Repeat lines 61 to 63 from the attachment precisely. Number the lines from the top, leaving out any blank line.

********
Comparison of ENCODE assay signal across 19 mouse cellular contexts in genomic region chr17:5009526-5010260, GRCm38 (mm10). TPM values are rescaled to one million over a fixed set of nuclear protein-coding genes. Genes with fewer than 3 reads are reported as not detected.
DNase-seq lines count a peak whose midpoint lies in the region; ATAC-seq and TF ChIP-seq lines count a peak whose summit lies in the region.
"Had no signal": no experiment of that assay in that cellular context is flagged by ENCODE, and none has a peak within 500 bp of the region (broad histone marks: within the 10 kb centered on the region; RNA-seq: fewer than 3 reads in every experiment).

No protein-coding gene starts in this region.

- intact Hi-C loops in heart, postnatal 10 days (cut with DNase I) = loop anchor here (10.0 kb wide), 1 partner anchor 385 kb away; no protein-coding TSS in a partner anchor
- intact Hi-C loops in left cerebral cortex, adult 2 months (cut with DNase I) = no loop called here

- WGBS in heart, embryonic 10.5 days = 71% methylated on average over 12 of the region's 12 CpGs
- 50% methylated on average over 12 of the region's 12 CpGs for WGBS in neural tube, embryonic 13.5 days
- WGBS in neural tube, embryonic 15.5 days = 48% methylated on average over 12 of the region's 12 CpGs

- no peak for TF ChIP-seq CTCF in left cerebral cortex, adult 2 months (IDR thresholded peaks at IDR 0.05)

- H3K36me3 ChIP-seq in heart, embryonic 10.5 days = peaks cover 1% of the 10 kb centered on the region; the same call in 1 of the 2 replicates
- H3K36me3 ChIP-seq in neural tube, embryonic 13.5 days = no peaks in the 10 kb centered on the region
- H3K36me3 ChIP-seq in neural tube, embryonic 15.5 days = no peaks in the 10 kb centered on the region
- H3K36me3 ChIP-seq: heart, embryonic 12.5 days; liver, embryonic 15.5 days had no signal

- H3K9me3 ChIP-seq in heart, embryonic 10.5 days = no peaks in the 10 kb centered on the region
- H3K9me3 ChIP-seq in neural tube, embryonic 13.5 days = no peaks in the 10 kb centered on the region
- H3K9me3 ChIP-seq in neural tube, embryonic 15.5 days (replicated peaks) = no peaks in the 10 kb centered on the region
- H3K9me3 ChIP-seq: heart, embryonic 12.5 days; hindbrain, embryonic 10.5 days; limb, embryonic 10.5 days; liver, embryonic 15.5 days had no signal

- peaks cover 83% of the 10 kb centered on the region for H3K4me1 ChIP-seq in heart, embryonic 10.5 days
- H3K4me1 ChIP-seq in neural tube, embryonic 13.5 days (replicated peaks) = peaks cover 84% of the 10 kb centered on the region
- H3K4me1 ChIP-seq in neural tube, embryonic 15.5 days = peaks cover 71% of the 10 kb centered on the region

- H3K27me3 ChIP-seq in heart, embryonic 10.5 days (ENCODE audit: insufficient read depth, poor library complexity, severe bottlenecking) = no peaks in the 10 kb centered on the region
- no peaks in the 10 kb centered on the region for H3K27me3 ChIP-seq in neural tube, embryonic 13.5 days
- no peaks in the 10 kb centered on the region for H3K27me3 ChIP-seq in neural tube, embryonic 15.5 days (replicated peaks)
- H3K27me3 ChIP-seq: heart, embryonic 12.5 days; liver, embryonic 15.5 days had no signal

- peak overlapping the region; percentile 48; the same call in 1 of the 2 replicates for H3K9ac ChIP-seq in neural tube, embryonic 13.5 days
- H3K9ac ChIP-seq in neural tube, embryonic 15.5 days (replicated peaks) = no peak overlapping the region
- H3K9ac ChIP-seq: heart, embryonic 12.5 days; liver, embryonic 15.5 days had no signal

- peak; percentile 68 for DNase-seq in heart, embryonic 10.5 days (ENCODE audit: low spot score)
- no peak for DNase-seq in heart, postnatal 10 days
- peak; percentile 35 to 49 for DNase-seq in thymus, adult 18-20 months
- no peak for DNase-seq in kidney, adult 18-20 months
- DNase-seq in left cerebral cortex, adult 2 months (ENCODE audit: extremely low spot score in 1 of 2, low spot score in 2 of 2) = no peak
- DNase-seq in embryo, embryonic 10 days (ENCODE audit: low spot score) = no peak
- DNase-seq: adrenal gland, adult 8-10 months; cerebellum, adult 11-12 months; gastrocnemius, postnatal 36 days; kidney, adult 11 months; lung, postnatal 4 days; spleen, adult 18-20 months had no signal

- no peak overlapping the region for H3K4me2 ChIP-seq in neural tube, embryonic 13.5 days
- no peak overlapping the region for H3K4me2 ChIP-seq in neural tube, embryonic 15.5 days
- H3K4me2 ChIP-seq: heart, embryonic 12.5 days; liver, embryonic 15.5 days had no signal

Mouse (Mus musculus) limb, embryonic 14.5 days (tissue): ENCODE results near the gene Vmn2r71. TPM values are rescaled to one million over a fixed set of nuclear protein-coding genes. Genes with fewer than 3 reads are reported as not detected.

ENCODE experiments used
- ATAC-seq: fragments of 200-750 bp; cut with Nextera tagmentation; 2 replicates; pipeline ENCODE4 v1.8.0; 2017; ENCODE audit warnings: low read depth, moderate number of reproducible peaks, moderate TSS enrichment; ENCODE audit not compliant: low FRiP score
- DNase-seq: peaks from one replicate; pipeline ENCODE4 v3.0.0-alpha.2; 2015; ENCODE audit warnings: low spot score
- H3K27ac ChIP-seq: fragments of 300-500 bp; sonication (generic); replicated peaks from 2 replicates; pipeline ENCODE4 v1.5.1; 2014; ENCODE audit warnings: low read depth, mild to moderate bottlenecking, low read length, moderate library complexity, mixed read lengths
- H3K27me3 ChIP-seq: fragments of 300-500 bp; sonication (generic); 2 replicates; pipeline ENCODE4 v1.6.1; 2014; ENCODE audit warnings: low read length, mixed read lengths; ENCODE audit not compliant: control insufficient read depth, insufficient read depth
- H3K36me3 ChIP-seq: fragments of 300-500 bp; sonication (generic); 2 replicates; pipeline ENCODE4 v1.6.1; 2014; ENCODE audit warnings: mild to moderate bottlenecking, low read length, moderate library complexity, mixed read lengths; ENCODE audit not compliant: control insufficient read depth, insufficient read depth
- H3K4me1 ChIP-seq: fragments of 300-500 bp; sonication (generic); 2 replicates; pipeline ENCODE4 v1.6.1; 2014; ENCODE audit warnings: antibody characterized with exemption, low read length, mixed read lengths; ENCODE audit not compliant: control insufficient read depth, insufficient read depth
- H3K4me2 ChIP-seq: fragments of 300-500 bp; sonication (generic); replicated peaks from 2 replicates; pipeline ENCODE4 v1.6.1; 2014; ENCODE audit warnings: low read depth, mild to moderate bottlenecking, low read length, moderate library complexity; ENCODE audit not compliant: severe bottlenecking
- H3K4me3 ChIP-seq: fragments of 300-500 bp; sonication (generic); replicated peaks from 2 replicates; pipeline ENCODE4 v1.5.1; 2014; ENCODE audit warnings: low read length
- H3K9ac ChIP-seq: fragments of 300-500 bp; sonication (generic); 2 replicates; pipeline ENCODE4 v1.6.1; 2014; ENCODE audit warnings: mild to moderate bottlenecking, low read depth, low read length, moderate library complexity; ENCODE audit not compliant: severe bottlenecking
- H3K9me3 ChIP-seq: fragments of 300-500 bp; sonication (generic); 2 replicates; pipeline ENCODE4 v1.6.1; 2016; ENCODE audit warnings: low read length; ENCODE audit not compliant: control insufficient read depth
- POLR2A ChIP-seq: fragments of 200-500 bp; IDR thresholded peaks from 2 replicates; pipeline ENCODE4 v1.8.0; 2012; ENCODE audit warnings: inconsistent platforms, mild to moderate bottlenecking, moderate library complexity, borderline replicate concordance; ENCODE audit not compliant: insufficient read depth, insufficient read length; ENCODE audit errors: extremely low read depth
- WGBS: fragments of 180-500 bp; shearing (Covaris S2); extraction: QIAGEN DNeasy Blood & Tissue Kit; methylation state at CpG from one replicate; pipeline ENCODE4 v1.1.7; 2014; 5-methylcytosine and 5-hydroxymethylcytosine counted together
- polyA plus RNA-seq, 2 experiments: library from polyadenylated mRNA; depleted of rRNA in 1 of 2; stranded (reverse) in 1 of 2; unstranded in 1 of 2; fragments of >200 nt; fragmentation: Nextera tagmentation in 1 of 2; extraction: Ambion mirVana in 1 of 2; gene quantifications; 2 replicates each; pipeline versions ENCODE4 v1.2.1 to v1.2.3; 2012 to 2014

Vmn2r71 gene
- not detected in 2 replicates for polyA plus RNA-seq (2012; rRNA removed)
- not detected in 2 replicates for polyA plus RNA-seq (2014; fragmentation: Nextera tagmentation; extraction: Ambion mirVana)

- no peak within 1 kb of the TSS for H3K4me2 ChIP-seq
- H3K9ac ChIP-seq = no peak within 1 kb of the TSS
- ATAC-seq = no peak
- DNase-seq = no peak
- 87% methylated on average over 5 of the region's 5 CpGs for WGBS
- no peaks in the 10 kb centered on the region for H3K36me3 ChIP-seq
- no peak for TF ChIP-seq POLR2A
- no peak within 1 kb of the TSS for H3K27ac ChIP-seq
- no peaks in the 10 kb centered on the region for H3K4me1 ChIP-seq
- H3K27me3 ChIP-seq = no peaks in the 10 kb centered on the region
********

- 87% methylated on average over 5 of the region's 5 CpGs for WGBS
- no peaks in the 10 kb centered on the region for H3K36me3 ChIP-seq
- no peak for TF ChIP-seq POLR2A